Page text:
``That poor kid that they had over there,'' Strahan said of Justice, filling in for the injured William Thomas. ``Why didn't they help him? I felt, in an odd way, you could ruin the guy. It's his first start and that's what he gets. It's not a good thing.''
Reid later conceded, ``I could've done a better job there, with that part, giving him help,'' Reid conceded.
New York 16, Philadelphia 3.
Out in San Diego, after averaging 2.3 yards per carry in three games, Tomlinson finally broke out in the first half against the Chiefs, a team with about half the talent of the Chargers. In the second half, he disappeared as Kansas City outscored the Chargers 24-0.
That's because Turner depended on Philip Rivers, who hasn't been very dependable this season. He finished 21-of-42 for 211 yards with two interceptions and a fumble that led to 17 points. His passer rating was 44.8.
In Minnesota, Childress and the Vikings seem to be caught up in the ``don't make the rookie's head too big'' syndrome. So Peterson is not even Minnesota's nominal starter at running back, Chester Taylor is.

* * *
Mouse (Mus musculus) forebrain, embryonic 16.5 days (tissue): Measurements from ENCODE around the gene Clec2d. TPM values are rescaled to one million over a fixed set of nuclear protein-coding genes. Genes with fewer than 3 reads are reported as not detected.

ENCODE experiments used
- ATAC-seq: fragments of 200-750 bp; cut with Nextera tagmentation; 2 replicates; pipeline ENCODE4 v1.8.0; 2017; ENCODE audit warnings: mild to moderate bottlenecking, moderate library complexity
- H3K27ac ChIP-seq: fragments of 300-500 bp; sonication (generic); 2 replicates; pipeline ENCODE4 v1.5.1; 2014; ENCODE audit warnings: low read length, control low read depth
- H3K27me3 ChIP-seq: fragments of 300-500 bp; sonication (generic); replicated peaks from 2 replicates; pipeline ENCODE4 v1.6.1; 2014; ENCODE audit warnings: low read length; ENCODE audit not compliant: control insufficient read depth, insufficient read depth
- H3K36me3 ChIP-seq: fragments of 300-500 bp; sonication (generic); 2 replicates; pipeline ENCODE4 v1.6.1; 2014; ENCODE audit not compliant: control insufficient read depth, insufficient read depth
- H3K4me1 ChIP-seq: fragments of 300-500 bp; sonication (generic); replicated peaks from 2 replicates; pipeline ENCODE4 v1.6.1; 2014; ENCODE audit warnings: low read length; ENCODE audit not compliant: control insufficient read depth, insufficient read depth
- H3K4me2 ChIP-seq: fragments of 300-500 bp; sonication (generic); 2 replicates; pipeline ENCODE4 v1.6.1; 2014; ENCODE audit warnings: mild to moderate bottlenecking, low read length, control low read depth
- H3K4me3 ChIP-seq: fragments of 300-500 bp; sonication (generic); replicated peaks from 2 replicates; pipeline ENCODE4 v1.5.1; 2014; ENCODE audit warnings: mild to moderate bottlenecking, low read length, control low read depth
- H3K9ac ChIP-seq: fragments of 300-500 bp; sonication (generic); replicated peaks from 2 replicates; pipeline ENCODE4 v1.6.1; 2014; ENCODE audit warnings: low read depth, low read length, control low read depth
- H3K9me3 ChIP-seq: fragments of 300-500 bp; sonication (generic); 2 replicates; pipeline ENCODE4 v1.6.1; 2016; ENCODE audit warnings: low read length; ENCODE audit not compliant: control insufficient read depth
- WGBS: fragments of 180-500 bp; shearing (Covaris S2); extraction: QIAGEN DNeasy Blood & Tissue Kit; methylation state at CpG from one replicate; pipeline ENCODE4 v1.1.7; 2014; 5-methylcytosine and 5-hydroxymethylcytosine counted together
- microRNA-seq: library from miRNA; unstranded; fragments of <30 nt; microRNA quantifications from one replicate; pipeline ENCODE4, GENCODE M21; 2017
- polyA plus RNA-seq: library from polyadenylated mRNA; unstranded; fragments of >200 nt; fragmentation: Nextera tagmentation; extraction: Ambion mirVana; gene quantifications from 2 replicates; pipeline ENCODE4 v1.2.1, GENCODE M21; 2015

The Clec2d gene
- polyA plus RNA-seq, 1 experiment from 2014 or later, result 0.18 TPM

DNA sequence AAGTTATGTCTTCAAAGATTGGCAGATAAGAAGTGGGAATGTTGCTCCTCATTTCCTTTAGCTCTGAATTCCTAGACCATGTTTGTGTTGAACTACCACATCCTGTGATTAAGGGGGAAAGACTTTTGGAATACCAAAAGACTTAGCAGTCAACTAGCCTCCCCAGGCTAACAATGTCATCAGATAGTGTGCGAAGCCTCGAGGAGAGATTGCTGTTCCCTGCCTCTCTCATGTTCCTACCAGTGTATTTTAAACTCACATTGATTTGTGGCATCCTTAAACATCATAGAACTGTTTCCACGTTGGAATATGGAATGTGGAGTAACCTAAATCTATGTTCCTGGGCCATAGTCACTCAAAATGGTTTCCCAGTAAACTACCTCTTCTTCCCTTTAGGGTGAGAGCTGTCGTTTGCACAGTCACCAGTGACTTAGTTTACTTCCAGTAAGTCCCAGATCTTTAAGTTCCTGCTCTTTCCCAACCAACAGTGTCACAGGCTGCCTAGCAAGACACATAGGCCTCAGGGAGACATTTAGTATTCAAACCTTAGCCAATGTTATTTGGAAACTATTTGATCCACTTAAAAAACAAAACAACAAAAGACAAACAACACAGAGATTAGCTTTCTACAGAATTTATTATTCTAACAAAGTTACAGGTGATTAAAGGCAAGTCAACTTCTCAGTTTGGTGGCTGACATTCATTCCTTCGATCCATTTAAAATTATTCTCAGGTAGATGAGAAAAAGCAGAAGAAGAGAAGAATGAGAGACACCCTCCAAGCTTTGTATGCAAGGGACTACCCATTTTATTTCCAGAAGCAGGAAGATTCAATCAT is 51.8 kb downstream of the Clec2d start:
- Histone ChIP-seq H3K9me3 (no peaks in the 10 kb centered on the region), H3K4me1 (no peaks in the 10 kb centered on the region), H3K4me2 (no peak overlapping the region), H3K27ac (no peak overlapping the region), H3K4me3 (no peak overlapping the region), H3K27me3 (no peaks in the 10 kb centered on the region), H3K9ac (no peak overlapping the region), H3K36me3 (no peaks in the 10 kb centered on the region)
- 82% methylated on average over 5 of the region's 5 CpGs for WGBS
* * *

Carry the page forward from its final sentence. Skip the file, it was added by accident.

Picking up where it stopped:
``I'm not so keen on that as him being a good teammate and contributing whatever way he can, like in those kickoff returns, because that can take its toll, too,'' Childress said. ``We're going to continue to change those guys up and put those fresh legs in there from time to time, whether it is Chester's fresh legs or whether it's Adrian's fresh legs.''
Sorry, Brad, but that's just plain dumb on a team that's deficient at quarterback and receiver and has a stud like Peterson.
For Houston, the dumb call probably didn't cost the Texans the game, because Houston was trailing Atlanta 26-16 with just over two minutes left. Still, the Texans could have closed to 26-23, and who knows what might have happened. Instead, on a third-and-goal from less than a yard away, Kubiak decided to pitch to Dayne, the ball clanked off his hands and went out of bounds at the 7. Then the Texans missed a field goal.